To my unfolding lend a gracious ear;4
And let me find a charter in your voice,5
To assist my simpleness.

Duke. What would you, Desdemona?

Des. That I did love the Moor to live with him, My downright violence and storm of fortunes?

3 I crave fit disposition for my wife;

Due reference of place, and exhibition ; &c.] I desire, that proper disposition be made for my wife, that she may have precedency and revenue, accommodation and company, suitable to her rank.

For reference of place, the old quartos have reverence, which Sir Thomas Hanmer has received. I should read :

Due preference of place, Fohnson. Exhibition is allowance. The word is at present used only at the universities. So, in The Two Gentlemen of Verona:

“ What maintenance he from his friends receives,

“Like exhibition thou shalt have from me.” Again, in King Edward IV, by Heywood, 1626:

“Of all the exhibition yet bestow'd,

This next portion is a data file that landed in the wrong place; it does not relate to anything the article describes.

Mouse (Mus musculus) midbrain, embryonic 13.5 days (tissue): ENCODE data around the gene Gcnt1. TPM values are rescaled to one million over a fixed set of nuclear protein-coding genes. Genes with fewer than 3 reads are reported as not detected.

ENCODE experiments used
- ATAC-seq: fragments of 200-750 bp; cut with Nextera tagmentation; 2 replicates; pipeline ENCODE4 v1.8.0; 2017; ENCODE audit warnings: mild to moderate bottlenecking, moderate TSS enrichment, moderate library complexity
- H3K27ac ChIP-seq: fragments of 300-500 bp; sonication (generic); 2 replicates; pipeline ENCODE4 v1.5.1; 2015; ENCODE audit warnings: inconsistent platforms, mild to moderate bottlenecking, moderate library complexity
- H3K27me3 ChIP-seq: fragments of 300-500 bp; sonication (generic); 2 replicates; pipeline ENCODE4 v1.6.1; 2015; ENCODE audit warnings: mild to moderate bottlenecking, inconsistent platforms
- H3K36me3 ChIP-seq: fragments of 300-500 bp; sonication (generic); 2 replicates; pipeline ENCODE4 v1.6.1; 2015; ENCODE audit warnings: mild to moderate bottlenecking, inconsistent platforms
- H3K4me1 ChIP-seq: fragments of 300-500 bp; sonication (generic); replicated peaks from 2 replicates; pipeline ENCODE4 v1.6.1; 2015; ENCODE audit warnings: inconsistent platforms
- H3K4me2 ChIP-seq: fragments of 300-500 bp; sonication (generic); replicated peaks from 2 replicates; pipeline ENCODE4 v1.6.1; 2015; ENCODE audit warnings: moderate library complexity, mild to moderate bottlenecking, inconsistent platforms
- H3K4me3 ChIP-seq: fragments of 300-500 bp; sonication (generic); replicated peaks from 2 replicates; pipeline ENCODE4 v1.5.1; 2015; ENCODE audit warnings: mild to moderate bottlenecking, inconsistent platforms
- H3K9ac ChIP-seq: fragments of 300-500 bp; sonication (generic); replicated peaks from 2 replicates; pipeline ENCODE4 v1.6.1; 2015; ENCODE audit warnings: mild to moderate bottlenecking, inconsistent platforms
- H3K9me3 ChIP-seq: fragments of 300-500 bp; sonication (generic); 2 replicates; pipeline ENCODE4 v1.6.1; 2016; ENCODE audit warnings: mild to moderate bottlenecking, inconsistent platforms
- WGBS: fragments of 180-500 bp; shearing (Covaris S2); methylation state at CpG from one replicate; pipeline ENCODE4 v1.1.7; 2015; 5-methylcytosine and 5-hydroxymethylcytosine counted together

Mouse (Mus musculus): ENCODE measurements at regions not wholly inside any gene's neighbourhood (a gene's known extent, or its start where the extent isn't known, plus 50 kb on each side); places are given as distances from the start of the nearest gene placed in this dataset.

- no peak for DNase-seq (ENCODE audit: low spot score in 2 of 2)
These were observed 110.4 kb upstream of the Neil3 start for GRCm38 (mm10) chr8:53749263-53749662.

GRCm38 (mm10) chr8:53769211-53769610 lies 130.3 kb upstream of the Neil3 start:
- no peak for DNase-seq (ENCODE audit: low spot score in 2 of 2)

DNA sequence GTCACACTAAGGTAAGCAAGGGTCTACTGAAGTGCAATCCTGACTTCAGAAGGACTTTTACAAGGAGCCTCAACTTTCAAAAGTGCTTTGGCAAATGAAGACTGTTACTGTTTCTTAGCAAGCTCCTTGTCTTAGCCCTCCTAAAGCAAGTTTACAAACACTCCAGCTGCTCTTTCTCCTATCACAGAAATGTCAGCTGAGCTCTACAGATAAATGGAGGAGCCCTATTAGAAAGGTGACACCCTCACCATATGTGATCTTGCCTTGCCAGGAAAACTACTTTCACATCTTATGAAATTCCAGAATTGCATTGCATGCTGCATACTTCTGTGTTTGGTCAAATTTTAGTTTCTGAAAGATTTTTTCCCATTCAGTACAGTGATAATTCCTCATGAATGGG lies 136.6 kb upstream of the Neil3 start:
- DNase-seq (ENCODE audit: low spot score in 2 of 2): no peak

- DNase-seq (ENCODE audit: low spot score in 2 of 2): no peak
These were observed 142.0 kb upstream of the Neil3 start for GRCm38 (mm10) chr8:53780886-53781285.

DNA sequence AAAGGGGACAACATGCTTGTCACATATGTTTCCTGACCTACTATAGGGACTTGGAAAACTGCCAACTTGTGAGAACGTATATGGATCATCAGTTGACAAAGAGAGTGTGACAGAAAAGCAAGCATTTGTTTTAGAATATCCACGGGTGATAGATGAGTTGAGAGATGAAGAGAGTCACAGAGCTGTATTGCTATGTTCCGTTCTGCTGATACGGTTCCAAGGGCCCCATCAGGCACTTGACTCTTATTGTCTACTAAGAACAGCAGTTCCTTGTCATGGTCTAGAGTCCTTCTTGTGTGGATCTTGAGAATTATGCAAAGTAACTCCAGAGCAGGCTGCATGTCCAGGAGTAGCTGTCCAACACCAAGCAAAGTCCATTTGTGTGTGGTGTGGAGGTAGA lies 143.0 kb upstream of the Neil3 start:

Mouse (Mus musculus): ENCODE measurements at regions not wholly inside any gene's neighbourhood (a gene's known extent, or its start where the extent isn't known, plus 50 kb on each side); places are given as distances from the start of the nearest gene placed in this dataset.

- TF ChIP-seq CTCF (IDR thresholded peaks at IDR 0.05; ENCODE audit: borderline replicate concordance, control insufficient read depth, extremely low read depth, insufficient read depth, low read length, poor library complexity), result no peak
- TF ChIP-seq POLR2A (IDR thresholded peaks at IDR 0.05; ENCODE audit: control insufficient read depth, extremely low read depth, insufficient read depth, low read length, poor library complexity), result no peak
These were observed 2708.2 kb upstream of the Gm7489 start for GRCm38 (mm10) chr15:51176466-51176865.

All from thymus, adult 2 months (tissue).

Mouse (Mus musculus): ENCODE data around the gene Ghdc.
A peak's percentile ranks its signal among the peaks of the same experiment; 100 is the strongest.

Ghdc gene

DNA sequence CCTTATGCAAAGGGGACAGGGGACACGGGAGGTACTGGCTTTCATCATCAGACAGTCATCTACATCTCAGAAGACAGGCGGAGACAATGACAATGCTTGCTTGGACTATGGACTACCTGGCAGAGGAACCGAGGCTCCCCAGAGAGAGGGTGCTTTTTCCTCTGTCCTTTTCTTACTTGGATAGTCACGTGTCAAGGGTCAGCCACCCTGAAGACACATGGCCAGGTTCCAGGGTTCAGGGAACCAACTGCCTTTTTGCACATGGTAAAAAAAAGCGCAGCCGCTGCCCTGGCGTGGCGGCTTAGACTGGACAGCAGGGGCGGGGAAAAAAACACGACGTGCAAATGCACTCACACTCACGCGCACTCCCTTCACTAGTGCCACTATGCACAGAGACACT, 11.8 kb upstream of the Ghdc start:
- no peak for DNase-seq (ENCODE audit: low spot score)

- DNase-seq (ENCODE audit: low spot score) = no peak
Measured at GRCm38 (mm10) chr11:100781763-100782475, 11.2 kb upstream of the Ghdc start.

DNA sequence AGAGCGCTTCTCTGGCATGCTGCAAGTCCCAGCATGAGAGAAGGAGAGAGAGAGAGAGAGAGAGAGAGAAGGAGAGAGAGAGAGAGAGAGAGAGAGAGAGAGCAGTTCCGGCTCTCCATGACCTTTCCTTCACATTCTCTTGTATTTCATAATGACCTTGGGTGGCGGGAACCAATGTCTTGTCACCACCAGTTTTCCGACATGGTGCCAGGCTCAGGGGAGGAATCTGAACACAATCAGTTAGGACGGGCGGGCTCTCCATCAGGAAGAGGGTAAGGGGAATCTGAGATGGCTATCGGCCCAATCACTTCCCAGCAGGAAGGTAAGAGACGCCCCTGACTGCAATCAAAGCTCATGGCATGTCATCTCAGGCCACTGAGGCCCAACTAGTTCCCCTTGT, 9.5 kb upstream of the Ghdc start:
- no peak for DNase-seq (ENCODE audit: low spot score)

“ This woman's liberality likes me best.” Steevens.

Most gracious duke,
To my unfolding lend a gracious ear;] Thus the quarto, 1622.
The folio, to avoid

the repetition of the same epithet, reads-your prosperous ear; i. e. your propitious ear. Steevens. 5 — a charter in your voice,] Let your favour privilege me.

Johnson. 6 To assist my simpleness.] The first quarto reads this as an unfinished sentence:

And if my simpleness Steevens. 7. My downright violence and storm of fortunes — ] Violence is not violence suffered, but violence acted. Breach of common rules and obligations. The old quarto has scorn of fortune, which is perhaps the true reading. Fuhnson.

4

May trumpet to the world; my heart's subdued,
Even to the very quality of my lord:9

The same mistake of scorn for storm had also happened in the old copies of Troilus and Cressida :

as when the sun doth light a scorn," instead of a-storm.

I am also inclined to read-storm of fortunes, on account of the words that follow, viz.“ May trumpet to the world.” So, in King Henry IV, Part I: